If you have been charged with a sex crime in Tampa, you have rights during the investigative process and judicial trial. Facing allegations of rape, sexual battery, or any other sex crime case is a lengthy, complex process that should not be endured alone. As the best criminal defense law firm in Tampa, The Rickman Law Firm’s aggressive, experienced, and highly knowledgeable attorneys are reputable and will guide and protect you during the course of the judicial proceedings. It is vital that you understand each step of the investigation and what types of evidence could be sought out and gathered by the accusing party. Find more information on how Florida prosecutors gather evidence for sex crimes cases.
As soon as a report is filed against you, the investigation process will begin. While you may not be aware that there is an investigation being conducted against you, especially for an extended period, the first process is usually without any contact with the accused. During this period, investigators will conduct interviews and collect recounts from relative parties. This investigation may also include securing warrants for tapping your phone lines or recording your electronic devices.
Once you become aware that you are being investigated, you should not call the police or contact the victim on your own and immediately find a highly reputable, experienced federal criminal defense lawyer in Tampa to help protect you during the process. When gathering evidence, prosecutors and investigators can and will use anything that you say or do in court. You may be contacted by the investigating officer to meet for questioning once the preliminary investigation is finished but do not agree to anything without thoroughly consulting with your attorney.
Sex crime accusations and charges are extremely serious and consequential, both inside and outside the court of law. When facing allegations, hiring an attorney from The Rickman Law Firm, the best criminal defense law firm in Tampa, will offer you the expertise to understand the implications of any evidence found, gathered, or seized within the criminal trial process. The representation needed to promote and prove your innocence cannot be attained on your own, and hiring a legal expert who is highly reputable within the court system will heighten your chances of lessened fines or even a dropped case.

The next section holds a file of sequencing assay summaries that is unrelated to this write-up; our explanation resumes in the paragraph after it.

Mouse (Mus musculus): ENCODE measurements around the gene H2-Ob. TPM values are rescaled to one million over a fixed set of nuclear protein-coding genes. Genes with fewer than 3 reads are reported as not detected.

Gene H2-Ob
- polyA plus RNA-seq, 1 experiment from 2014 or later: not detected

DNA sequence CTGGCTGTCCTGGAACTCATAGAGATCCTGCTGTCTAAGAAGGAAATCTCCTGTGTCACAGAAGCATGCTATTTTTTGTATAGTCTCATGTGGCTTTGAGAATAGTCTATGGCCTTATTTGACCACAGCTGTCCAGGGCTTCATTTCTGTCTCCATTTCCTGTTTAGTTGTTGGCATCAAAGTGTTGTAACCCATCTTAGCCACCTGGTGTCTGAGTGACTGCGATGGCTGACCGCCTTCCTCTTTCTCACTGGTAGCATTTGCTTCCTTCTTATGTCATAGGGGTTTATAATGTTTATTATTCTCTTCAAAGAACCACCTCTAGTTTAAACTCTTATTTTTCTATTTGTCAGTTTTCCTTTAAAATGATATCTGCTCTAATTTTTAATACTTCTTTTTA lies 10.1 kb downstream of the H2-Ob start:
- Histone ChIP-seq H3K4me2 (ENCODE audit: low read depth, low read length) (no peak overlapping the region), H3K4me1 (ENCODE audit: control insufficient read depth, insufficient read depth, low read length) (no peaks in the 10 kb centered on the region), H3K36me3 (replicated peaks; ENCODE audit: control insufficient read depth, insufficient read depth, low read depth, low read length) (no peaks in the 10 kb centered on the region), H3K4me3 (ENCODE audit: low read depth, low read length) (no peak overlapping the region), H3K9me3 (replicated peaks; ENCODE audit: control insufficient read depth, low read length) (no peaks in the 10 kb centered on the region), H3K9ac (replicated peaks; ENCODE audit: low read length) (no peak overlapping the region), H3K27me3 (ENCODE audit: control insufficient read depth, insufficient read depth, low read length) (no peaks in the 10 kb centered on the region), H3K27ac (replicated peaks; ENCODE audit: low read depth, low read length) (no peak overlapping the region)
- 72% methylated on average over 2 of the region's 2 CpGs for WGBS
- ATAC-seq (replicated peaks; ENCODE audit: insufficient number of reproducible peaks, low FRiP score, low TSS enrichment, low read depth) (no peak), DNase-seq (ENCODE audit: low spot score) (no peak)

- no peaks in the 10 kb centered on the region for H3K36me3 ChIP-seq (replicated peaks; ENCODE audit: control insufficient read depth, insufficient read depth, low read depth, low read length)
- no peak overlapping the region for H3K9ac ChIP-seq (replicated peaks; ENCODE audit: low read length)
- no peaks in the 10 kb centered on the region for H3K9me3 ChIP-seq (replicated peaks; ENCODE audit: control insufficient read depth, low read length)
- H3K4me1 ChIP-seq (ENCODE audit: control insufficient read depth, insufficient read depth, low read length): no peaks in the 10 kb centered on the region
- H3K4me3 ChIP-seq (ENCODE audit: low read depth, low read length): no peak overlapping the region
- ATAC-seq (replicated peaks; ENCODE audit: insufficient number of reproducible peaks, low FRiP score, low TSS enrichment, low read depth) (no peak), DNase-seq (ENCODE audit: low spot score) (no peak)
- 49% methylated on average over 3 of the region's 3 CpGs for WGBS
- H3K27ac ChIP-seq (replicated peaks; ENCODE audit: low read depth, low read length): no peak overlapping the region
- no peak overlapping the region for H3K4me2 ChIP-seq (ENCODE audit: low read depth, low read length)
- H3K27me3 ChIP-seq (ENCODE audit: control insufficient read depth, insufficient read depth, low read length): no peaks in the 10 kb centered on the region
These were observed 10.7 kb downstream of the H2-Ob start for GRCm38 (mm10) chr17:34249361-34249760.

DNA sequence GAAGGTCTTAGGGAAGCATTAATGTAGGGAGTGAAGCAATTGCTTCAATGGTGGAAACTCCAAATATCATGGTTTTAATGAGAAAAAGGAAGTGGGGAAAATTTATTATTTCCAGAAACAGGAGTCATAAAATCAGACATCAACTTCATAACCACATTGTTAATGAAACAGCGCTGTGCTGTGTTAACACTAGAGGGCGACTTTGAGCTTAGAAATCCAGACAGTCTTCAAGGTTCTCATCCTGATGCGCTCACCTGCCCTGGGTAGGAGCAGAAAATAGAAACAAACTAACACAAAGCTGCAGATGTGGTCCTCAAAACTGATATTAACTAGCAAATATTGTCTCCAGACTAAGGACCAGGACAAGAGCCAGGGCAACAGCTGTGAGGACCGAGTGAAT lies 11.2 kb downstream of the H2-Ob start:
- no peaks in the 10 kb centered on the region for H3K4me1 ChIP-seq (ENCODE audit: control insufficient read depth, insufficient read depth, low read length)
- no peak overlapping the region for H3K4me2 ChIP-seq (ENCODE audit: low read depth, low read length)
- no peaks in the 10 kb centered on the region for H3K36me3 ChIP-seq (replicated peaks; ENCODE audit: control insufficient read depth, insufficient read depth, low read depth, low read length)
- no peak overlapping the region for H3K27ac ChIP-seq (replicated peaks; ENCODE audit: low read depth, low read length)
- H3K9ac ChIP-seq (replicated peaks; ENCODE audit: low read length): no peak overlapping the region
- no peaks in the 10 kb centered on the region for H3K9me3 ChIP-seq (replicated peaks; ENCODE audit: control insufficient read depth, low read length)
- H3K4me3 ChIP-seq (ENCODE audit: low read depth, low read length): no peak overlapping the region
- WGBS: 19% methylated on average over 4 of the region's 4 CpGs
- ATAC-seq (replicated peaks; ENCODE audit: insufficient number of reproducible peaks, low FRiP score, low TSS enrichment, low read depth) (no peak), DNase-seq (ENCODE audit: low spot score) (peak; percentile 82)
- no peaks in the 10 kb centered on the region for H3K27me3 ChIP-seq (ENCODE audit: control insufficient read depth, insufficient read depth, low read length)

One of the most important aspects of the evidence-gathering process of a sex crime case is that the prosecuting party will have to disclose the evidence that has been gathered for the defense to inspect, test, and record within 15 days of filing the Notice of Discovery. This can prove beneficial to your case in that you and your attorney can take an aggressive approach in promoting your innocence to persuade the prosecution to not file any charges against you or for a jury to acquit you.
Some of the evidence that could be gathered and reported, whether in the 15 days or during the entirety of the lengthy investigative process includes, but is not limited to:
The prosecution is required to include and explicitly disclose any gathered or known information, called exculpatory evidence, within the state’s possession or control that negates the guilt and promotes the innocence of the defendant. There could be a case dismissal with ample, solid exculpatory evidence.
The Rickman Law Firm’s experienced and aggressive Tampa federal criminal defense lawyers are ready to fight for your innocence in your sex crime case. We will use our countless resources to find the right intricate details to fight for your justice. If you have been accused of a sex crime offense, it is vital that you contact an experienced attorney immediately. Our law firm is skilled and has great experience in State and Federal courts for sexually related crime accusations and trials.
For your free consultation with a sex crime defense attorney in Tampa, 24 hours a day, 7 days a week, fill out our consultation form or call The Rickman Law Firm any time today at 813-999-0502.
Disclaimer: The information contained in this article is for general educational information only. This information does not constitute legal advice, is not intended to constitute legal advice, nor should it be relied upon as legal advice for your specific factual pattern or situation.